Tim Ho Wan
Tim Ho Wan or 添好运 in Cantonese is a one-Michelin star dimsum restaurant from Hong Kong. It opened here at Plaza Singapura mall in the new retail wing early this month. I read that on its opening day, the queue started forming at 8.45am, way before its opening time of 10am!
Apparently only one outlet in Hong Kong is awarded the Michelin star. Nonetheless it’s still amazing for this hole-in-wall eatery. Many rave about how good the dimsum is, and prices are said to be reasonable. The funny thing is it was my husband who was eager to try. Both of us have not been to HK for many years, and we didn’t try it when we were there.
The queue at the Singapore restaurant outlet was even reported on the news, and we learned that it implemented an SMS alert system for customers so that they can go shopping instead of waiting for a couple of hours in line. We thought that was a wonderful and innovative customer service which is sorely lacking in the Singapore F&B scene. Anyway last Wednesday we finally went to check it out, since it being a weekday, we figured we wouldn’t have to wait too long.
When we arrived at noon, there was a long snaking queue outside the restaurant which isn’t very big, probably can sit around 100 people. We wondered, “whatever happened to the SMS system touted on the news?” But I went ahead to queue up while my husband checked out the other relatively new restaurant that is opened by a Malaysian celebrity chef, Chef Wan. (We read that the restaurant was packed when it was first opened a few months ago.) My husband returned and updated that Chef Wan’s restaurant is really big but not many customers. He suspected that the food isn’t great and so we were not switching over.
I anticipated a long wait, so I told my husband to get me a snack from Starbucks, across the walkway from THW. Thank God I did that, it turned out I had to wait for 2 hours before we got a table! I couldn’t believe I actually did that, it was something I had never done. My husband echoed my sentiment when he said, “the food has better be damn good!”
Interestingly the staff are pretty young and seem to be locals. (It’s very hard to discern between a Singaporean and a Malaysian Chinese except for the accent. Though my husband will tell you the fashion style sets them apart, but the staff are in uniform.) The restaurant owner tries to alleviate the pain of the long wait by offering bottled mineral water to those in line. There are chairs at the doorway but they’re obviously insufficient. We also notice there is a take-out counter but it is closed.
As I was nearing the front of the queue, the staff handed out the order chits. The menu is not extensive, it doesn’t look like there’re 28 items as reported in one review article. Top of the list are the four ‘Heavenly King’ dishes of crispy char siew (BBQ pork) buns, steamed vermicelli flour (cheong fun) with pork liver, pan-fried savory radish cake (locally known as fried carrot cake), and steamed Malay cake (a cake made from rice flour). Of course we ordered them, as well as the glutinous rice with chicken wrapped in lotus leaves, steamed beef balls with orange peel, and 2 portions of the vegetable of the day. There was a sign at the entrance which says that each person is only entitled to one portion of the crispy char siew buns.
For the record, I didn’t try the char siew buns. But I can see it’s very popular. The table of 3 ladies next to us ordered one portion each, and each portion has 3 buns!
These are not small buns, instead each is about 3″ in diameter. My husband took a bite and went “hmmm… This is very good!” He polished them off without hesitation, though he did offer me a bite. (I try to avoid pork if possible and declined.) I guess those ladies wouldn’t have any hesitation as well, though it would be hell of a lot of food considering they also ordered other dishes.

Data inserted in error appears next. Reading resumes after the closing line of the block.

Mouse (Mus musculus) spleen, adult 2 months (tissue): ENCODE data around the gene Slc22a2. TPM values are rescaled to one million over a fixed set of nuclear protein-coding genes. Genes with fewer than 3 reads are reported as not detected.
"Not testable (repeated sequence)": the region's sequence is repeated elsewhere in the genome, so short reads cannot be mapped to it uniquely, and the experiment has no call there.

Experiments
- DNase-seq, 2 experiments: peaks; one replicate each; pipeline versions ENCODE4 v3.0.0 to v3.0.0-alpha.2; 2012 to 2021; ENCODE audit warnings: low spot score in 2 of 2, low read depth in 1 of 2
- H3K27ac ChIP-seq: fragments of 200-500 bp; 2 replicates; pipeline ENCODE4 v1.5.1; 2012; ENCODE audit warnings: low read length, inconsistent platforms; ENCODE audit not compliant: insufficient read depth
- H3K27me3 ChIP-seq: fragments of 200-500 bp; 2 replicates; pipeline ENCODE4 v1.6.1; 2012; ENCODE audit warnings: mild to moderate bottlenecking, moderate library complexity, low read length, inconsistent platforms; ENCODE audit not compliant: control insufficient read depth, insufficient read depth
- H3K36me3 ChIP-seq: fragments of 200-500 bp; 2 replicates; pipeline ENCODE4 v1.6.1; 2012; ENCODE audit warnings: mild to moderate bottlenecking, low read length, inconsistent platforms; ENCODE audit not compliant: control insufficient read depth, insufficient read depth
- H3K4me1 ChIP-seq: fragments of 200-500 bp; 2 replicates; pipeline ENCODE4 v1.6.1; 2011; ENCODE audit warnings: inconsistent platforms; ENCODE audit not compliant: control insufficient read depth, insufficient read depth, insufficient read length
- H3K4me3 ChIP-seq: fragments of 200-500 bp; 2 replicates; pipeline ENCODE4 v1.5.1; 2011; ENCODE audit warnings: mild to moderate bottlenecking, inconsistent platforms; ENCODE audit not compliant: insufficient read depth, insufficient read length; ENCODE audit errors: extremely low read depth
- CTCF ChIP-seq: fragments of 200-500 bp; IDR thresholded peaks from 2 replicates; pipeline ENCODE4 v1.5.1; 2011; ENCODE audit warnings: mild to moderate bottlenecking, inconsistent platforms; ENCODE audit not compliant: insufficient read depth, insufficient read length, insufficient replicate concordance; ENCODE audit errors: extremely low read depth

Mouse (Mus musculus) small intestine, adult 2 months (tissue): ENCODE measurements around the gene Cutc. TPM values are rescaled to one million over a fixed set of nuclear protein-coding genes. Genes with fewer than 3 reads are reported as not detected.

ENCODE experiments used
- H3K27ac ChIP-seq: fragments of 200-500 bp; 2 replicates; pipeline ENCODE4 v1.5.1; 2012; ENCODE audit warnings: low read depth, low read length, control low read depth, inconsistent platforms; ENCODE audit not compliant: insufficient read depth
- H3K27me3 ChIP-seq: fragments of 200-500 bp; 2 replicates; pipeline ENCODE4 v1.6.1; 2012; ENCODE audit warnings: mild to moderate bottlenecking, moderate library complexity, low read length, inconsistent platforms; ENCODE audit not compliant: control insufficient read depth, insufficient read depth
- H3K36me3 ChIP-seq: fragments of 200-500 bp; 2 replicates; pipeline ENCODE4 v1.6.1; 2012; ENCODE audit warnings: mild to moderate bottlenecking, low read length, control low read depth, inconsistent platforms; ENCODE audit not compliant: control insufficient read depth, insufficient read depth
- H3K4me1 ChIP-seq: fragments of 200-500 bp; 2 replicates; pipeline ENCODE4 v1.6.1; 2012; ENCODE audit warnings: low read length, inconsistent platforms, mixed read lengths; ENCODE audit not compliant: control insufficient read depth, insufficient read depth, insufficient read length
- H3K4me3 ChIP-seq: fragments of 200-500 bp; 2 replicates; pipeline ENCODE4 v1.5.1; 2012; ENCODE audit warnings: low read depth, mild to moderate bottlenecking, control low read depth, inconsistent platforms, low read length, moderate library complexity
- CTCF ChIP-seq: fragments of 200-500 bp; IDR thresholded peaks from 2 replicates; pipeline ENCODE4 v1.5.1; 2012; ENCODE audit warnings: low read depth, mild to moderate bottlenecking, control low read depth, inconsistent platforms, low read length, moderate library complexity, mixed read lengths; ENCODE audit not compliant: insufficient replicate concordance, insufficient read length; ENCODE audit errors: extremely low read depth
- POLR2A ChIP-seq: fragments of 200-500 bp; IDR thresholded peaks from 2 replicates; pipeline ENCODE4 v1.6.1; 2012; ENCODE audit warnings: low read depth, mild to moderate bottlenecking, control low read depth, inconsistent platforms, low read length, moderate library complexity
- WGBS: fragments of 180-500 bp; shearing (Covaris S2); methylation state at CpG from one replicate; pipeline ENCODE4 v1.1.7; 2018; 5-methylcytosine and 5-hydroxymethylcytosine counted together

I tried a little of the steamed vermicelli flour with pork liver.
Now I know the dish doesn’t look fancy, in fact none of the dishes do. But I must say this is very well done. The vermicelli flour is very smooth. The best, if not one one of the best, I’ve ever eaten.
Again I didn’t try the steamed Malay cake, but my husband declare it was better than even the one at Imperial Treasure, which has one of the best dimsums in Singapore.
I really like the steamed beef balls. I can actually taste the texture of the beef, it’s like having a steak.
The wrapped glutinous rice with chicken is well done. The rice is soft and chewy and very flavorful. I could see and taste the chicken pieces in it, unlike those offered in other restaurants. But I find it a little too saltish.
The steamed radish cake is a pleasant surprise. For the first time, I can actually taste the texture and sweetness of the radish.
I realized after having a bite of the radish cake why the dimsum eatery is awarded the Michelin star. These michelin-starred restaurants place great emphasis on the natural flavors of the ingredients, and the dressing or sauce are complementary to them. This is what TimHoWan has done, allowing diners to taste the real flavors of the dimsum ingredients.
The only disappointment is the vegetable dish which is basically boiled cabbage in light soy dressing. I know this is not a dimsum dish, and I don’t see other tables ordering it, but we want to include vegetable in the meal.
Our verdict is that THW certainly lives up to its reputation, and the quality is better than other dimsum restaurants in Singapore, even Imperial Treasure. In fact last Sunday we had a comparison taste testing at Canton Paradise restaurant at 112 Katong mall. The wrapped glutinous rice is bland and I could hardly taste the chicken. I also couldn’t taste the texture in the pan-fried radish cake and the beef balls. The food quality at Canton Paradise is honestly inferior to that of THW.
My husband thinks the long wait at THW is worth it, but I’m not sure about that even though the food is excellent. I mean, 2-hour wait is damn long! (I was the one waiting in line while he took Buddy in the stroller for a walk round the mall.) I guess we can try going to the restaurant earlier, before 11am, and hopefully the queue isn’t that crazy. The restaurant will also be opening new outlets and perhaps this will reduce the wait time.